At Mothwerk we are huge fans of Tamaki Niime, not only for her stunning fashion and cotton but also her philosophy based around people and the environment. Her history are as interesting and unique as her ever evolving products and design.
Tamaki Niime specialises in apparel produced using Banshu-ori fabric. Banshu-ori is a traditional brand of fabric manufactured in the North Harima area of Hyogo. The methods used to weave and dye the fabric are based on a technology brought to Hyogo by ”Miyadaiku” Yasubei Hida from Kyoto around 1800.
In 2004 fashion designer Niime Tamaki (originally a from Katsuyama-shi, Fukui) began working with Banshu-ori after a chance meeting with a Banshu-ori craftsman in Tokyo. Tamaki launched her own brand "tamaki niime" in 2004, which produced Banshu-or using both new manufacturing methods and traditional ones. For three years she designed and sold apparel in Osaka, using fabric woven by craftsman in Nishiwaki. In 2006 she decided to expand and established the company "tamaki niime".
The company moved to a store in Nishiwaki-shi, where they continued to weave and dye Banshu-ori. Tamaki started to do weaving in addition to her design activities and learned how to operate the loom. She experimented with the fabric, and developed a soft cloth that was difficult to sew and had the consistency of cotton candy. She wrapped it around her neck and noticed it was very comfortable to wear. This fabric became the “Only One” shawl, which was the main product of the company at the time. It was marketed as “an original shawl loved by everyone regardless of gender, age, or nationality”. The “Only One” shawl is woven using a belt-type power loom made in 1965, which creates a unique pattern and feeling that cannot be replicated using more modern machines.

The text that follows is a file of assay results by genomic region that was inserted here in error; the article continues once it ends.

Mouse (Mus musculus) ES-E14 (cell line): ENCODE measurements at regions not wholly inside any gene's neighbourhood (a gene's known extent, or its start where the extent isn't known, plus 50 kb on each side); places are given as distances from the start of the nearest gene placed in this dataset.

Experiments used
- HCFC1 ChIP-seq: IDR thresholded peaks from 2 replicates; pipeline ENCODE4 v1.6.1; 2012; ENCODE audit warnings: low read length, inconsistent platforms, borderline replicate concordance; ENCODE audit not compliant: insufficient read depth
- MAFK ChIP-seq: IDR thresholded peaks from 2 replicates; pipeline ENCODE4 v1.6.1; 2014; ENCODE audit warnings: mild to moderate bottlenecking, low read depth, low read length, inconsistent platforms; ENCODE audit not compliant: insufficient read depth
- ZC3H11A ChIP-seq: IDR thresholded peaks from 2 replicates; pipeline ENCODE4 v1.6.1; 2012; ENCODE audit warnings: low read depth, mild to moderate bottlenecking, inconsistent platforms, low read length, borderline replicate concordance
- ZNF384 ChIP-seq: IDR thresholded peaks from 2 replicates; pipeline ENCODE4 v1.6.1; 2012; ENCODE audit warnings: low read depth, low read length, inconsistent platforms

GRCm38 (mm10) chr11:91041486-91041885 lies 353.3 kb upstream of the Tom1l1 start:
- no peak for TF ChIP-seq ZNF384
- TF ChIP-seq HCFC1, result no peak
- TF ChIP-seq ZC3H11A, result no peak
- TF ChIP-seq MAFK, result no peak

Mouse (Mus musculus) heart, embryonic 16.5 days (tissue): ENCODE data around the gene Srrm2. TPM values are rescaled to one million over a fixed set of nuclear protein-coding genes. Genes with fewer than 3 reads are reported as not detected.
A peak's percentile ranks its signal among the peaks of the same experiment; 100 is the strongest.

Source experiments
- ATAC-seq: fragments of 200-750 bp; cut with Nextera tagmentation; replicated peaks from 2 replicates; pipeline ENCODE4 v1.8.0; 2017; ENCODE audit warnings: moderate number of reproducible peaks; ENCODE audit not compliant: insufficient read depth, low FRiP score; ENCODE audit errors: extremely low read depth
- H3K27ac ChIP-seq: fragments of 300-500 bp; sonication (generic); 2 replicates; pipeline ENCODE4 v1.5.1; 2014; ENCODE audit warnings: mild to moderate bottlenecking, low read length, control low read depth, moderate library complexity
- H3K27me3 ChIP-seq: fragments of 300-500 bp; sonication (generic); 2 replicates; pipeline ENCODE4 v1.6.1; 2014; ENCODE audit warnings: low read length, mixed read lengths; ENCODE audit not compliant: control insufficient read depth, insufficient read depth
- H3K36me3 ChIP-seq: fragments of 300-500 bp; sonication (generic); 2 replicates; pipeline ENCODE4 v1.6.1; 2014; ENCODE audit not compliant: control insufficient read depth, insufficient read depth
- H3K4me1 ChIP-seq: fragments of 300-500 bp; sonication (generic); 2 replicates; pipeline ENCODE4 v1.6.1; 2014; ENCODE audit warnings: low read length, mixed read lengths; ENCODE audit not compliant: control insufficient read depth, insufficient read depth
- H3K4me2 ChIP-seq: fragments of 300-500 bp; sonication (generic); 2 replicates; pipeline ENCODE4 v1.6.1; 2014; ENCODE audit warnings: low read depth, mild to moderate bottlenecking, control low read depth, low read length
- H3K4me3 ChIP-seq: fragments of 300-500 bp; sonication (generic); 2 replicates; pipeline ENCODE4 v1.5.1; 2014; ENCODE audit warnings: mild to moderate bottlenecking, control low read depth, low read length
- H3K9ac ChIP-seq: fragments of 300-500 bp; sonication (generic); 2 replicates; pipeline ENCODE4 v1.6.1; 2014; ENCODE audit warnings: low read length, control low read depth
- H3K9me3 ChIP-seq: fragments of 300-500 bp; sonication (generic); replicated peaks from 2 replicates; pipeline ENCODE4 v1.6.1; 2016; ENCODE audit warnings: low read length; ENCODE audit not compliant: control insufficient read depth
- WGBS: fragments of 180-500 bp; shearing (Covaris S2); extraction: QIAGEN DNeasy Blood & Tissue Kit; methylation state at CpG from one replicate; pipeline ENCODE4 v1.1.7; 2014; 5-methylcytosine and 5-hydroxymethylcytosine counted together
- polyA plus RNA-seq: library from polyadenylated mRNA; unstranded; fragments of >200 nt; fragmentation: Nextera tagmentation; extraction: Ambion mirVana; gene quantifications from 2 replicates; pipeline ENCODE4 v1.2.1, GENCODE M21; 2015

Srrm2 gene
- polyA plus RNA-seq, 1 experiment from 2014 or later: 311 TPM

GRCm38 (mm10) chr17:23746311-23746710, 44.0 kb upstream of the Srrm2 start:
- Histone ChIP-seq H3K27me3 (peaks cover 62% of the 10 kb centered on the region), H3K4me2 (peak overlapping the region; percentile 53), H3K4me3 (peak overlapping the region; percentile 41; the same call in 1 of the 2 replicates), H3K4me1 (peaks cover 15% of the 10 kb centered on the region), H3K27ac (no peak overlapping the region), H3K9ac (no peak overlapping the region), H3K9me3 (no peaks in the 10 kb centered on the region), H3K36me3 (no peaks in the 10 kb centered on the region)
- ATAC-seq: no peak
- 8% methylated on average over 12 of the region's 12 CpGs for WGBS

The company continues to weave this fabric and apparel from it. The factory uses a variety of equipment to support the designing, dyeing, weaving, and sewing processes including a belt-type power loom, a rapier loom, yarn dyeing machine, warper, and CAD/CAM.
The vision of Tamaki Niime is to turn the town of Hie-cho, where they are located, into a cotton town. In 2014 they began cultivating organic cotton on borrowed, abandoned farmland. They also are attempting to boost net domestic production of cotton by purchasing cotton seeds from growers at harvest and distributing them to people so they can also grow cotton. As they look to expand their business, Tamaki does consider issues of mass production, mass consumption, and global environmental impacts. In addition to cultivating cotton they grow vegetables which are used in their café annexed to their factory.
To view our ever expanding range of Tamaki Niime products click here.